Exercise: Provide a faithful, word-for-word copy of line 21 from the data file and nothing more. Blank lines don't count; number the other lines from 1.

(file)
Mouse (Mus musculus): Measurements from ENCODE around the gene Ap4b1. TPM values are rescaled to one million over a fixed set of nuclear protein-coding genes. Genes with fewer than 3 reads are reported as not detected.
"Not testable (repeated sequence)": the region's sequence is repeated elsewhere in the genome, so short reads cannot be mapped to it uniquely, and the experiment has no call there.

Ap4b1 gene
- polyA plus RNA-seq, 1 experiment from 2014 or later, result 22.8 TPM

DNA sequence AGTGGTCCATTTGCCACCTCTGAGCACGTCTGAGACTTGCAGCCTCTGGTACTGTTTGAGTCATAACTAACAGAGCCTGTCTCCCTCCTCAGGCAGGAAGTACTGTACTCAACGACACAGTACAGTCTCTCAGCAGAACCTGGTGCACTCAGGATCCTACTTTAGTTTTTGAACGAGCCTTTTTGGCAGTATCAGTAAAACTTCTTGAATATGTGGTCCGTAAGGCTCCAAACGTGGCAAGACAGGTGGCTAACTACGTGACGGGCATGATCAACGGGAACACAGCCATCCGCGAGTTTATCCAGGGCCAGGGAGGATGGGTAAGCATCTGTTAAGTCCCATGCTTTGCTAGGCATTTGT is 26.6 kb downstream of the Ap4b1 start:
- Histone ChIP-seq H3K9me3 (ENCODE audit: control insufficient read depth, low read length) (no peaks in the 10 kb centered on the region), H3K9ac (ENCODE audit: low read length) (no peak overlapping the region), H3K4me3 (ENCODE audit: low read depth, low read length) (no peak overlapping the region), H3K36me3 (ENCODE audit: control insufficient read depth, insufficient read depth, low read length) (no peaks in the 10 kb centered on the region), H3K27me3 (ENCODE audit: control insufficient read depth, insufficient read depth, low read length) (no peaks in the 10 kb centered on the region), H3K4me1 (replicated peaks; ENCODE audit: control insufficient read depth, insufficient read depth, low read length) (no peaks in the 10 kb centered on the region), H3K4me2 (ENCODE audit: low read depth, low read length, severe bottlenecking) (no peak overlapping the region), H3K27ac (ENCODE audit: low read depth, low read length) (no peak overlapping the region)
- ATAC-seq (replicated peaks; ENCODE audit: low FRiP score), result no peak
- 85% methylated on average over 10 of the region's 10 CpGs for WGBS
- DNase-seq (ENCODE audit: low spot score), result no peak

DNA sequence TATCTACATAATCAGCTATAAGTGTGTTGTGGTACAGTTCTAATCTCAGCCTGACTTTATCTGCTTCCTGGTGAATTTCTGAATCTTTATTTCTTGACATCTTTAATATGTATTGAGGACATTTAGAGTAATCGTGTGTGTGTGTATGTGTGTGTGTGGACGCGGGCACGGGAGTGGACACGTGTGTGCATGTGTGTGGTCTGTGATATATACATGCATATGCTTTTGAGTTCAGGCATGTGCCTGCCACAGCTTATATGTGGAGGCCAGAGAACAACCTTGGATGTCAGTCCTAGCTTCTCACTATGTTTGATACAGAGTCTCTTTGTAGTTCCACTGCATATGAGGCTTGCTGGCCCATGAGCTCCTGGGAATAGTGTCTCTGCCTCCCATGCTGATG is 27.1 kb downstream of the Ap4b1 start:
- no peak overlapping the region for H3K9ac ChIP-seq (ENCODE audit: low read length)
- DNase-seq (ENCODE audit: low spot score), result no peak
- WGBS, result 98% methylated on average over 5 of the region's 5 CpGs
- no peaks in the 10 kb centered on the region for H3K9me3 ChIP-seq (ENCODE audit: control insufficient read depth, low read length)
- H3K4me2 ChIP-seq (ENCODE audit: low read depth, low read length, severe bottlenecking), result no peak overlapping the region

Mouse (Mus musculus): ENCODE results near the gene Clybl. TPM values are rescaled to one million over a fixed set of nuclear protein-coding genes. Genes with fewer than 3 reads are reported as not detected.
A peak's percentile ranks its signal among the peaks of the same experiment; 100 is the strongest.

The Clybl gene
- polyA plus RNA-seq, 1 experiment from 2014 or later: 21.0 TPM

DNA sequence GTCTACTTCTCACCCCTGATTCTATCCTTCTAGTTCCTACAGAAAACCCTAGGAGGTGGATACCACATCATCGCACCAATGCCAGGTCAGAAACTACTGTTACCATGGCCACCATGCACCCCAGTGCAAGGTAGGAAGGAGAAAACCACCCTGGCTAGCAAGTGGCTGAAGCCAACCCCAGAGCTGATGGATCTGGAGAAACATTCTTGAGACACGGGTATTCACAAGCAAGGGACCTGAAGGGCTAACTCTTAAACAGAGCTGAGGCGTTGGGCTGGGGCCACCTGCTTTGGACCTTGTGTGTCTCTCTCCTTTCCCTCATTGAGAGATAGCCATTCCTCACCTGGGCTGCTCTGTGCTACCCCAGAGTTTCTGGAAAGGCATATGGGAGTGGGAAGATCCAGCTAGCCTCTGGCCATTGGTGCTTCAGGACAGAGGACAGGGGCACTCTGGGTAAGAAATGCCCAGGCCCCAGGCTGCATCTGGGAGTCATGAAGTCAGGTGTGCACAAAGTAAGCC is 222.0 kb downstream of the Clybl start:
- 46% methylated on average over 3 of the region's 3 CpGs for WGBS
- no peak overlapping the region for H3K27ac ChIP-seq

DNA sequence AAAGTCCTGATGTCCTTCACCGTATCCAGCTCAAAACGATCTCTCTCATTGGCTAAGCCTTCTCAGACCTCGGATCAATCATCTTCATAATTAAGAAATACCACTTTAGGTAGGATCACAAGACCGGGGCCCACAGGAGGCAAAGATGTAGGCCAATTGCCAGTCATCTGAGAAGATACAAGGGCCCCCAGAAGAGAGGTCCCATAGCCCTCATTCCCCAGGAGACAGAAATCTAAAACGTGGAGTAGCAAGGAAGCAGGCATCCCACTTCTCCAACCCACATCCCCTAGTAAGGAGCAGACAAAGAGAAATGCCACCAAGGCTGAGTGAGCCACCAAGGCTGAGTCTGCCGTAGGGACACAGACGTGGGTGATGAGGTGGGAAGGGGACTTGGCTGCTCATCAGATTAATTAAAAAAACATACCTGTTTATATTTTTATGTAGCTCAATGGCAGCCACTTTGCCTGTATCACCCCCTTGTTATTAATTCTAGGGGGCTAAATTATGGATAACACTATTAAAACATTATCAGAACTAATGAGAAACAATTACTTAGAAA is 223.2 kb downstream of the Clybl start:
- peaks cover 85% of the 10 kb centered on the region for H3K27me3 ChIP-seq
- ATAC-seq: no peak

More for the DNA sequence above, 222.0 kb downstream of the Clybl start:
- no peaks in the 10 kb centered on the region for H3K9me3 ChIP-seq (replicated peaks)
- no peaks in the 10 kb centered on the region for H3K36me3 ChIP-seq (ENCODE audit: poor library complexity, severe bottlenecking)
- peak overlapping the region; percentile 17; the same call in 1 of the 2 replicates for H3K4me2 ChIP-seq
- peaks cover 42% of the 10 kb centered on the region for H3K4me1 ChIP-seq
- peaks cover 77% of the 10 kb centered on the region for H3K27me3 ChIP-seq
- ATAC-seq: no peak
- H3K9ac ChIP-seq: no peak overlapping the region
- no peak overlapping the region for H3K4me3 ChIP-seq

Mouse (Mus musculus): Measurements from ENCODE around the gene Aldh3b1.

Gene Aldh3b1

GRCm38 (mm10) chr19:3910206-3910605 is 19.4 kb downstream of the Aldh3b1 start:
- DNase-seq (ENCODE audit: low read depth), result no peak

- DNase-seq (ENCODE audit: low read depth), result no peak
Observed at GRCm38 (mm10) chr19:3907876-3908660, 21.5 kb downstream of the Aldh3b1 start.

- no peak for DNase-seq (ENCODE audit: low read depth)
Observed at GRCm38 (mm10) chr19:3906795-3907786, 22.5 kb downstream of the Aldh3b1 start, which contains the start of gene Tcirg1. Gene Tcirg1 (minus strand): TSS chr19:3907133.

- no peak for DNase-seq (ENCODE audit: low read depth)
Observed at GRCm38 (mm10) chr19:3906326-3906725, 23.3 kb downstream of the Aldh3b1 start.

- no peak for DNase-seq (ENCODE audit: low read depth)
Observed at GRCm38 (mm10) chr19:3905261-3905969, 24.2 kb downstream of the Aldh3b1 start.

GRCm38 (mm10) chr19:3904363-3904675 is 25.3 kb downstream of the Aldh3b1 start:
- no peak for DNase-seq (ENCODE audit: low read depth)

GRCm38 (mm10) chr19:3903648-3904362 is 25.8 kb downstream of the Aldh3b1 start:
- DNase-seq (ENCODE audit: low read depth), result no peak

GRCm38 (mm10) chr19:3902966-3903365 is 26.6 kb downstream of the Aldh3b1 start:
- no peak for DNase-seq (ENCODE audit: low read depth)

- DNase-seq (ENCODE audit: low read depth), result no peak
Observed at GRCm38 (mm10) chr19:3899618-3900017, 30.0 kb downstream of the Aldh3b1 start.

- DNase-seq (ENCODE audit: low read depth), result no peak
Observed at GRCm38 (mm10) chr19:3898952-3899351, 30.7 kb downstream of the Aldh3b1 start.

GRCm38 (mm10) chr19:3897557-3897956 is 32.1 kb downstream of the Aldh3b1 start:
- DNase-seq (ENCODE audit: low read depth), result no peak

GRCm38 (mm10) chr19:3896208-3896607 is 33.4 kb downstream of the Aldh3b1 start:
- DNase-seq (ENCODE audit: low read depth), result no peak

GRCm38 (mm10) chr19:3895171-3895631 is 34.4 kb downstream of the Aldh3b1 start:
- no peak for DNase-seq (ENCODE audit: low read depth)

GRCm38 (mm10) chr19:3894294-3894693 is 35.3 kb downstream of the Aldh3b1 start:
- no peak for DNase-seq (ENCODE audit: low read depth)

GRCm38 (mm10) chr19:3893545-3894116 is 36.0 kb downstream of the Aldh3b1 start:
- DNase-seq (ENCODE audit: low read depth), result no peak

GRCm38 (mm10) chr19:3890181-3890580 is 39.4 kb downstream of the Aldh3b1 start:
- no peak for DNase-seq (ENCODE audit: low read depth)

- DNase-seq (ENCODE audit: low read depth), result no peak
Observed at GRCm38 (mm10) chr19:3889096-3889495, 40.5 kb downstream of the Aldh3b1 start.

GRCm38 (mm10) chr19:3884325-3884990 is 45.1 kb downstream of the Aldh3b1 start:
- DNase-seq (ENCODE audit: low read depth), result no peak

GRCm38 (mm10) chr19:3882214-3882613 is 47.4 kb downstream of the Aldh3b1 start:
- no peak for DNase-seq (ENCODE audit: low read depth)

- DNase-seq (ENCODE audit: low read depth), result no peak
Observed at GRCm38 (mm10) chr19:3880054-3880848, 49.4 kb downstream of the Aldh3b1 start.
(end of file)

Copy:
- 46% methylated on average over 3 of the region's 3 CpGs for WGBS